Solidarity failure in Cyprus : militants under threat from the authorities for

In Cyprus immigration and asylum laws do not respect European Union standards, putting migrants and refugees in a position of extreme insecurity, especially those that are kept prisoner in detention centers. In Nicosia, the latter are held in premises that are absolutely inappropriate to detention (lack of privacy, overcrowding), while Cypriot law does not stipulate a time limit for the administrative detention of foreigners [1] . There are those who have been waiting two or even three years for an outcome to their situation. The Ombudsman has reiterated on several occasions (2005, 2008) that the prolonged detention of foreigners, and amongst them asylum seekers, was unacceptable and that the situation could not remain as it was. This warning is all the more urgent in that the number of foreigners arriving in Cyprus to seek asylum or simply in transit could soon increase considerably. [2]

Serious incidents, such as hunger strikes and rebellions regularly occur, reflecting the state of affairs. These are violently suppressed. It is rare for outside voices to be raised against this treatment of foreigners in the detention centers. The association KISA is one such example. Created in 1998 following racist incidents, this association provides information and awareness raising activities for migrants, refugees, asylum seekers and Cypriot society at large. Today this organization is under threat from the Cypriot authorities who have issued warnings about their members to the migrants.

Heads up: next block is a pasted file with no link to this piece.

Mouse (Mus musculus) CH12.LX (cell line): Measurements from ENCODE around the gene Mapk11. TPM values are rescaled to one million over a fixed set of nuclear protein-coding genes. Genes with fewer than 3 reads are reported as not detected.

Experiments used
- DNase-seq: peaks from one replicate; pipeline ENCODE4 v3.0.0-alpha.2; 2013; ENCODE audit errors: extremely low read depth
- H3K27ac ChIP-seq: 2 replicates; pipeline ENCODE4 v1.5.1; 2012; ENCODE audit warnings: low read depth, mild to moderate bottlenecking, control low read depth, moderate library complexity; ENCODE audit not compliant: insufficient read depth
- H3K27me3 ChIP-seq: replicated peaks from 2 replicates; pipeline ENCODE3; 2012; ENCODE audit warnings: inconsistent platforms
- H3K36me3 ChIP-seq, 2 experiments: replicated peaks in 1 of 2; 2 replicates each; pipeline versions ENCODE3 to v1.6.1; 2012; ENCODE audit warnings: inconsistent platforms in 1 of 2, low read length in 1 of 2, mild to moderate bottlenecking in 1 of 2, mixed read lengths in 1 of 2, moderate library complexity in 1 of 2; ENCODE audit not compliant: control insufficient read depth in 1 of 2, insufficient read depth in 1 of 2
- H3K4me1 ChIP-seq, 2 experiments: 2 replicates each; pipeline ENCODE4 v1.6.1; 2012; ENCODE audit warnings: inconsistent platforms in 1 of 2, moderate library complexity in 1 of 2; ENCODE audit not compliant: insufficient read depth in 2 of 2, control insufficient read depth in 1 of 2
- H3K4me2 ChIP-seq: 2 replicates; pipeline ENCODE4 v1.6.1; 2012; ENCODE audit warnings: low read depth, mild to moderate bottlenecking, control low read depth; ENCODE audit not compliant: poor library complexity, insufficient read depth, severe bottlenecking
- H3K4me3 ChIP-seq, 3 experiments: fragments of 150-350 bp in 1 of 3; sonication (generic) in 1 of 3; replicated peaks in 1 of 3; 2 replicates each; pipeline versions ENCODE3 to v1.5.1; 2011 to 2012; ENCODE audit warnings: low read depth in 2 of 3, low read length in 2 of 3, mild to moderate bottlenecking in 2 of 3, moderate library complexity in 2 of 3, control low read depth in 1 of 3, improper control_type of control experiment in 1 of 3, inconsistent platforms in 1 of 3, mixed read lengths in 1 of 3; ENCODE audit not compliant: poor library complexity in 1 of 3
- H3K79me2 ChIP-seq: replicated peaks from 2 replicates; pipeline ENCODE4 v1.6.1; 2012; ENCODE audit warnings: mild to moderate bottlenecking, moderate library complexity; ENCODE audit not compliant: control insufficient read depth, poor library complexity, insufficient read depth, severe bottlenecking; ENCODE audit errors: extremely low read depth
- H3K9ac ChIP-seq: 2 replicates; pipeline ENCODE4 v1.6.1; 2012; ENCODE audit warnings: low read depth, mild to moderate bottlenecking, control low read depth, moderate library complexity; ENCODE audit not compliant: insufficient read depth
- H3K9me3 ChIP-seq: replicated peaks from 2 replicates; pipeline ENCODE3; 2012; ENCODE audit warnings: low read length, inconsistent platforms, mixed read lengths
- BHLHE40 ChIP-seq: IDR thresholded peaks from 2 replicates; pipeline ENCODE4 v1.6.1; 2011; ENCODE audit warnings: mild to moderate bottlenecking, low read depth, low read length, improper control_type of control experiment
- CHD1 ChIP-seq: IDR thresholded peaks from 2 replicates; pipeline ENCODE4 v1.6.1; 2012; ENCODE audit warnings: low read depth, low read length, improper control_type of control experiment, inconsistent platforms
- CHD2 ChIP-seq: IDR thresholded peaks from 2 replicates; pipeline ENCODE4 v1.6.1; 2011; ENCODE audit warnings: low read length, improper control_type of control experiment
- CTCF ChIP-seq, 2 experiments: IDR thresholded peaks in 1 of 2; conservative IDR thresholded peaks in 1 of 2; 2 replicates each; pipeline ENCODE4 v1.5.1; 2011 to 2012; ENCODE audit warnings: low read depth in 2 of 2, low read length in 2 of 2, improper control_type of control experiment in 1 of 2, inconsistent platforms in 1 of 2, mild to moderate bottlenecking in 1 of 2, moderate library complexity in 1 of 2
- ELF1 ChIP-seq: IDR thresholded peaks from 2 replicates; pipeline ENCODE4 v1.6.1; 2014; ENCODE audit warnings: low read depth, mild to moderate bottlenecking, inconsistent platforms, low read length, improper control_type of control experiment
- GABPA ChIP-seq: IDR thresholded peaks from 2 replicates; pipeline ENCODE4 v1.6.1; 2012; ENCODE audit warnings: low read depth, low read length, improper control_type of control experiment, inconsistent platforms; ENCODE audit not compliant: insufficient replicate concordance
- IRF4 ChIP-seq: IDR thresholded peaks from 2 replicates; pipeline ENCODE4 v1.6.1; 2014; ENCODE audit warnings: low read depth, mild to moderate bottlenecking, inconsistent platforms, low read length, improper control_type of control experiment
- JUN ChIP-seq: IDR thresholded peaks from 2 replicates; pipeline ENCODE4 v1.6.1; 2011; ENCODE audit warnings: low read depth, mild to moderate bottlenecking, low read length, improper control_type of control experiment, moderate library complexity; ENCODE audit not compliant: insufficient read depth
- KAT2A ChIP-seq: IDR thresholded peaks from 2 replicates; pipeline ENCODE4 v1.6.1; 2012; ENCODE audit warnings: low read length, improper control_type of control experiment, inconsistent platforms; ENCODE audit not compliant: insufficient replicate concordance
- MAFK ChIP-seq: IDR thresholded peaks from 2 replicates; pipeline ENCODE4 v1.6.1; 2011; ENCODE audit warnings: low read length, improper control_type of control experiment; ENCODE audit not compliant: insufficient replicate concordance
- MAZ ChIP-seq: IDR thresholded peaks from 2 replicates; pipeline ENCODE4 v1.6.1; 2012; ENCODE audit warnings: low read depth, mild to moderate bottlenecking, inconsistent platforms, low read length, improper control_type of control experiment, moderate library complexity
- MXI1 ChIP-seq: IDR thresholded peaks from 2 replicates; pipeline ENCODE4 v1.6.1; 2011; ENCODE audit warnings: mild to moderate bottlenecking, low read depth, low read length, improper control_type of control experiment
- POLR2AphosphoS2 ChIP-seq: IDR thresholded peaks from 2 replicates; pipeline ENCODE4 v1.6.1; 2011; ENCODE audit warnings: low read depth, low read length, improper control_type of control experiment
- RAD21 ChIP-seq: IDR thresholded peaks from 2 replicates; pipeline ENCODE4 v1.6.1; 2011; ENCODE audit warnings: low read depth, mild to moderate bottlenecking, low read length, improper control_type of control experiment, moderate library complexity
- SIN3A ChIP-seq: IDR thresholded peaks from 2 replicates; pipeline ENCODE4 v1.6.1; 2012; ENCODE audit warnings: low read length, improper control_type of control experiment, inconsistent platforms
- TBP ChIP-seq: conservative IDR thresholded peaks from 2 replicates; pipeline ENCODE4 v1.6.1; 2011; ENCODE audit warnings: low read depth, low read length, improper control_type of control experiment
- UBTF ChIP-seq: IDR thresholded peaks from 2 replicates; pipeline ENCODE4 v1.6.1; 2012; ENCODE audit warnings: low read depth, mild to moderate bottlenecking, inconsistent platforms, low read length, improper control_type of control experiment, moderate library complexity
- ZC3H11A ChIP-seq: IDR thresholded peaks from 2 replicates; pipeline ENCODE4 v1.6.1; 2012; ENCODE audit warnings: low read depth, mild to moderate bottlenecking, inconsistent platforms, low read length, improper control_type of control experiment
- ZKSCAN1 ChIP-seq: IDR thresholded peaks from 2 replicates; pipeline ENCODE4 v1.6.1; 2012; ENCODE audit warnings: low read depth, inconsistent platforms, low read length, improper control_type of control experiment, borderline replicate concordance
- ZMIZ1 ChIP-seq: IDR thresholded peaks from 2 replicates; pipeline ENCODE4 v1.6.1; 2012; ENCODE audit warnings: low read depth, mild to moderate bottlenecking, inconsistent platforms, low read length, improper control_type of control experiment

Between 28 January and 3 February 2008, a group of women and children (mostly of Iranian nationality) set up camp near the Ministry of the Interior to cry out their distress, and to raise public awareness of their situation and that of their husbands, indefinitely detained in Block Ten (Nicosia’s detention center.) This demonstration, supported by KISA, ended in police violence towards the asylum seeking families and the arrest of Doros Polycarpou, head of the association. The Cypriot authorities indirectly blame him for having informed international organizations, in recent months, that the authorities of the Cypriot Republic were regularly committing violations to human rights, and more particularly against foreigners.
Criminalizing assistance to foreigners and discrediting human rights defenders are frequently-used methods to put citizens off helping migrants and asylum seekers. [3] The Cypriot government cannot cover up the shortcomings of its reception system for foreigners by repressing those that are victims of this very system.
Let us refuse this “solidarity failure”, both in Cyprus and elsewhere,
Let’s support the KISA association.